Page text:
I redirect the readership back to my Long View Approach™ and say “breathe deeply… in.. out… in… out….”
Remember, every pontificate of every pope in the whole history of the Church is but a “parenthesis”.
Some parentheses are long and some are short. Some parentheses are important and some are not. One of these days God will hit the SHIFT+0 key and close this parenthesis. Time will tell what this pontificate will have been and it is not fruitful right now to worry about that too much. (BTW… if God is using an Italian keyboard that day it’s SHIFT+9.) Every pontificate has its benefits and its disadvantages.
And, as a commentator mentioned elsewhere on this blog, Christ promised us the help of the Holy Spirit because He knew that we were going to have a rough time of it.
In the meantime, we must keep close to hand our Rosary, our Confession and Mass (hopefully TLM) schedules, our copies of the Holy Writ, the Catechism of the Catholic Church, the Roman Catechism, good spiritual reading, our To Do Lists for spiritual and corporal works of mercy, etc., and we might consider paying less attention to ephemera until the decks stop pitching.
Stick closely and fervently to what your state in life calls you to do and you’ll fret less about what’s going on, even as you are aware that not everything is beer and skittles right now.
Remember that Pope Francis has the office of Peter. God is offering him graces so that he can carry out his role. There may come a day when he surprises everyone, a kind of “Paul VI – Humanae vitae Moment”. As St. Yogi might put it: “Imperfectum usque dum perfectum!”
That said, I, having also breathed into a paper bag for a little while, am driven to make an observation about something that Pope Francis said in the Q&A with the press on the airplane while heading back to Rome from Africa.
Q: AIDS is a serious problem in Africa, the epidemic continues. We know that prevention is the key and that condoms are not the only means of stopping the epidemic, but it is an important part of the solution. Is it not perhaps time for the Church to change its position with regard to the use of condoms in order to prevent infections? [The question was a trap, of course. By now newsies know how to get this Pope to say something newsworthy. And it was asked on the eve of World AIDS Day.]
Pope Francis: “The question seems biased to me. [D’ya think?] Yes, it is one of the methods, the morality of the Church faces a bit of a predicament here. The fifth or the sixth commandment: defend life or a sexual relationship that is pen to life. But this is not the problem. There is a greater problem than this: this question makes me think of the question they once asked Jesus: tell me Master, is it acceptable to heal on a Saturday? Healing is obligatory! Malnutrition, exploitation, slave labour, the lack of drinking water, these are the problems. We’re not talking about which plaster we should use for which wound. The great injustice is social injustice, the great injustice is malnutrition. I don’t like making such casuistic reflections when there are people dying because of a lack of water and hunger. Think about arms trafficking. When these problems cease to exist, then I think we can ask ourselves the question: is it acceptable to heal on a Saturday? Why are arms still being manufactured? Wars are the leading cause of death. Forget about whether it is acceptable or not to heal on a Saturday. Make justice and when everyone is healed, when there is no injustice in this world, then we can talk about Saturday.”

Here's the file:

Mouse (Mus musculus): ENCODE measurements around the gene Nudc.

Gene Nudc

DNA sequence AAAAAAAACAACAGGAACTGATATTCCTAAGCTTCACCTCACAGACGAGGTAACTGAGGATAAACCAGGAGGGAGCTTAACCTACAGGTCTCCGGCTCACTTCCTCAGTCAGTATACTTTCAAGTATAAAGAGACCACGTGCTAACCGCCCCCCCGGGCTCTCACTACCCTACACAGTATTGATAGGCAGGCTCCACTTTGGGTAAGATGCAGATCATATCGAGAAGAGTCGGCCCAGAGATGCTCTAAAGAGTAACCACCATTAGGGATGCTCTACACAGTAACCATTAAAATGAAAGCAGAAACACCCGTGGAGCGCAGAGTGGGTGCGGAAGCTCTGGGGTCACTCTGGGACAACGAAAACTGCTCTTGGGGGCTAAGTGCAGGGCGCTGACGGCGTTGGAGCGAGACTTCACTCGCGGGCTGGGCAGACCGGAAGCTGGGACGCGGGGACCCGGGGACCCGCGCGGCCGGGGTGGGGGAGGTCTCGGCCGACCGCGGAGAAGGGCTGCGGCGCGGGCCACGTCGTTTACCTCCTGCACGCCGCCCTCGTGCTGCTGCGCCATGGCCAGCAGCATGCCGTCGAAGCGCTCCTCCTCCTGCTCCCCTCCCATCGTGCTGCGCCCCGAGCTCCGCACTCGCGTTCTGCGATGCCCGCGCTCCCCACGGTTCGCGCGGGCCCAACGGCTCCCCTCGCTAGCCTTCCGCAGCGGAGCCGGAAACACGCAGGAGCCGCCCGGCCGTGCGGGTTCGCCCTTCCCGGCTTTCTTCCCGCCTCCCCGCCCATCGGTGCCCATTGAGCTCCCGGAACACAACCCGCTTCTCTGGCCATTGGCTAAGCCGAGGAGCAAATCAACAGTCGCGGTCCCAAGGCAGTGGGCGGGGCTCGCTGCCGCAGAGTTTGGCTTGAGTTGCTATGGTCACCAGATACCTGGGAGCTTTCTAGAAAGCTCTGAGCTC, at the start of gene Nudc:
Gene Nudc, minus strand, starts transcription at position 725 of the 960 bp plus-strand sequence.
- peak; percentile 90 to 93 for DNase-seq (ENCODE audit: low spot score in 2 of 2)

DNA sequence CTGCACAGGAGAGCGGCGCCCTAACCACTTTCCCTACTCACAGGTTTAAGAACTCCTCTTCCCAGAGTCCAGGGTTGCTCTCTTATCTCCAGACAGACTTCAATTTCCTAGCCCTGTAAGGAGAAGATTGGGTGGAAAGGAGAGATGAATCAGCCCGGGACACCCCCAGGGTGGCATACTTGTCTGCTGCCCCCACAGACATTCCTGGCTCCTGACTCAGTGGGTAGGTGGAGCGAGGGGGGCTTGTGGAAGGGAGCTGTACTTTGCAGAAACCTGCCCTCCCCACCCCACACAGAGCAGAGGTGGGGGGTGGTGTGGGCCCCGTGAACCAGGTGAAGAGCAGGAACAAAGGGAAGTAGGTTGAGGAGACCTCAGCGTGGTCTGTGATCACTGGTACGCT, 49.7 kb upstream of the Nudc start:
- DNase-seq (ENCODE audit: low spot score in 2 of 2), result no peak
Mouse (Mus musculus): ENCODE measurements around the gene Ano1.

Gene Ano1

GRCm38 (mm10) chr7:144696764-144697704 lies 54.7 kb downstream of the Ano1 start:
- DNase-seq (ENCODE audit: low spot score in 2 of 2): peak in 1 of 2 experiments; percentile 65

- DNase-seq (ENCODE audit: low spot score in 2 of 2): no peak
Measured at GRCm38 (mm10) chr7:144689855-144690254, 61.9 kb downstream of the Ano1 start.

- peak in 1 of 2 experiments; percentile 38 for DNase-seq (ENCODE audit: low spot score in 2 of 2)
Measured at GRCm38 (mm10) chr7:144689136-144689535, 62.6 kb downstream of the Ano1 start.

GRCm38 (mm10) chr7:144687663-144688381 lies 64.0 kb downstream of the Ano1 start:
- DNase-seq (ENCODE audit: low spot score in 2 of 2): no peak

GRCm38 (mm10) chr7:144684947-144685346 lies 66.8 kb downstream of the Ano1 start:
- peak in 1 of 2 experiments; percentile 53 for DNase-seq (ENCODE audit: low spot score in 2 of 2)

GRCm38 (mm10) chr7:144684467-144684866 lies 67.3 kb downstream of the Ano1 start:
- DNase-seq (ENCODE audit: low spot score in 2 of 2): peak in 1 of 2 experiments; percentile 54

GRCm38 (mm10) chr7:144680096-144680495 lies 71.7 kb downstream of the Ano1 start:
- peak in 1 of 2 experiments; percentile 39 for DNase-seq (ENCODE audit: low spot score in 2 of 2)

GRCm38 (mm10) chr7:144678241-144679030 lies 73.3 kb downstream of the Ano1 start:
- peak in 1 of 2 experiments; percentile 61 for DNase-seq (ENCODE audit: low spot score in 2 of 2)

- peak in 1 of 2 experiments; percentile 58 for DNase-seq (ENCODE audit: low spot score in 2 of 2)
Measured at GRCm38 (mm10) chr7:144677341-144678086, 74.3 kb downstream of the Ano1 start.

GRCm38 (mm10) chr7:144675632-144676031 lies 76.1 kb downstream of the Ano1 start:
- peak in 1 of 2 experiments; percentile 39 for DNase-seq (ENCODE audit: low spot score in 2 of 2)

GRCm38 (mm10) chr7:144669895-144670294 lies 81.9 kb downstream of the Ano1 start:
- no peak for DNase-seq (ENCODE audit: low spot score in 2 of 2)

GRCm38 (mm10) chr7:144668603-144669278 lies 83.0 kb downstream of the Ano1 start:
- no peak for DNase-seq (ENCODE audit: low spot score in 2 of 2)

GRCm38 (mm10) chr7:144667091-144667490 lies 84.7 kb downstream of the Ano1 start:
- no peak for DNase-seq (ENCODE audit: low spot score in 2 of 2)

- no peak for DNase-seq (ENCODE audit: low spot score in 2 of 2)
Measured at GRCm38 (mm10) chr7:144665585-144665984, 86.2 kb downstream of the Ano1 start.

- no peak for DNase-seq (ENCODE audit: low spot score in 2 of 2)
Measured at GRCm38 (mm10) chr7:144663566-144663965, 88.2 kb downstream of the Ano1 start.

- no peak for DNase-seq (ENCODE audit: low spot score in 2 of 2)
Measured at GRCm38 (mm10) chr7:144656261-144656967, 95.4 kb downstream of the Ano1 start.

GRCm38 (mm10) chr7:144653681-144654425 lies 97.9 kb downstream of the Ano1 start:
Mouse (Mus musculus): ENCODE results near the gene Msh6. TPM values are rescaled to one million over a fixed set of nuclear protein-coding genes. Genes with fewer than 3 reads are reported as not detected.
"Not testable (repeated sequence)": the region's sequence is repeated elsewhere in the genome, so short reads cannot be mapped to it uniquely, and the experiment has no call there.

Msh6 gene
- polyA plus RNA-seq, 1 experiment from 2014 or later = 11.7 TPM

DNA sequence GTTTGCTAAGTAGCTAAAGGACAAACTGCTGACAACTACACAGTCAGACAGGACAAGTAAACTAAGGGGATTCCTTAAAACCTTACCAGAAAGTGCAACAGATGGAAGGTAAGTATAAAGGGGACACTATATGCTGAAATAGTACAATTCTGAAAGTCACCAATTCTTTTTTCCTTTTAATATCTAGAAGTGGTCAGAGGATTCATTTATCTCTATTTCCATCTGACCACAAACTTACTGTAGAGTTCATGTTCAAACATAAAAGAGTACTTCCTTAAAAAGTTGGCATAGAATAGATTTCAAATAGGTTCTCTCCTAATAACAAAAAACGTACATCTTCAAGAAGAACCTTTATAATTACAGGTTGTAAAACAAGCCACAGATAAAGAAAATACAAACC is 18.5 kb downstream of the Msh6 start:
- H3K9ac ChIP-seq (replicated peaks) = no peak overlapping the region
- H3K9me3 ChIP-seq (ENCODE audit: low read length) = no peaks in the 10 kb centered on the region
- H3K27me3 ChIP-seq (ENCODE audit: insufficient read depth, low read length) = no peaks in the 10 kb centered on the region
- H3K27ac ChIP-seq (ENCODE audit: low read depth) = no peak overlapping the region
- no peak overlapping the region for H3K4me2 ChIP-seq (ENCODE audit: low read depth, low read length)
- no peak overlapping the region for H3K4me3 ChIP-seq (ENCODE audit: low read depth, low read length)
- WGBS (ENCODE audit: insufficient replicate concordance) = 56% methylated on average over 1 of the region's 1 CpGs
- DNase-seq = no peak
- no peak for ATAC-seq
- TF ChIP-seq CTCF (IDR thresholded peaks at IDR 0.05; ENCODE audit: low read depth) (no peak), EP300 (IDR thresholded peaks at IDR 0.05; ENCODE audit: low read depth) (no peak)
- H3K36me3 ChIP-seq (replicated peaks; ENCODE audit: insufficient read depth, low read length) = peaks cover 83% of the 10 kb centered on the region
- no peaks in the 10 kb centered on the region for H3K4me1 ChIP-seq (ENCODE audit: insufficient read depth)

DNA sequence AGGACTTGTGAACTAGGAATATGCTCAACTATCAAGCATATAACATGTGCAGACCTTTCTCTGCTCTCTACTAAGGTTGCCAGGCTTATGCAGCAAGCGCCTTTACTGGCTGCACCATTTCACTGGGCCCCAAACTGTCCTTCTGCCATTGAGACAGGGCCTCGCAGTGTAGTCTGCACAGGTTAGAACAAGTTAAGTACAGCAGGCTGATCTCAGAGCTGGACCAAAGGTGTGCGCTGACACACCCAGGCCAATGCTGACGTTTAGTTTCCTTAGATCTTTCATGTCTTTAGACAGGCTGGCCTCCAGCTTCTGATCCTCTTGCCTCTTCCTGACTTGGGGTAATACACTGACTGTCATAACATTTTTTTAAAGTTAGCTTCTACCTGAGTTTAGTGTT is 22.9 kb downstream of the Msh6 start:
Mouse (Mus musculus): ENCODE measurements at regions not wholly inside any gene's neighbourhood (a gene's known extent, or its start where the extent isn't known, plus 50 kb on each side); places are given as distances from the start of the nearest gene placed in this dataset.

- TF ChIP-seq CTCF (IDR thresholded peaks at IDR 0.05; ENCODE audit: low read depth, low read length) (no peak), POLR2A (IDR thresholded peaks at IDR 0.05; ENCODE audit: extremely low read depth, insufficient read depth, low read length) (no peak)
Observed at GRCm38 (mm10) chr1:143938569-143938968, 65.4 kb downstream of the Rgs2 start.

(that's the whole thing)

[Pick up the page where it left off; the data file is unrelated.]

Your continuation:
While this may simply be a way to divert the question into another track (as Pope Benedict should have done – remember? – HERE), my take away from this is:
Pope Francis: There are people who are hungry, and therefore I am not going to answer the question. Anyone who asks that question now, while people are hungry, are like the Pharisee who asked Jesus about healing on the sabbath.
I recall also that Our Lord said to Judas (the head of the Vatican Bank) that “the poor you will always have with you” (John 12:4). That Christ-confirmed fact didn’t prevent Christ from also teaching “hard teachings” (e.g., John 6:60). And Our Lord, despite the fact of the poor around them, nevertheless told His disciples to go out and “teach all nations” (Matthew 28:19), and not wait until there was global economic parity, universal health care, 0% youth unemployment, and a ban on air conditioners.
Whatever Pope Francis’ motives were during the presser, we Catholics must respond to questions about moral problems with certainty and clarity. Both Pope Francis and everyone of us will have to answer to the Just Judge for how we fulfilled our vocations. We are capable of answering with clarity and, at the same time, concerning ourselves in concrete ways about the plight of the poor both near to us and far away. We are capable of the both/and. We are not limited to the either/or. We are not only capable of speaking with clarity on moral issues, we must do so now, more than ever, and we must do so in the public square.
That said, everyone get back to work! Keep supporting vocations to the priesthood. Keep supporting and encouraging sound young priests, who haven’t yet lived in a time of liberal persecution (which is on the rise). Keep close to the sacraments. Keep examining your own consciences and GO TO CONFESSION! Keep promoting the use of the traditional Roman Rite. Keep praying for the Pope and our bishops.
Keep the Faith.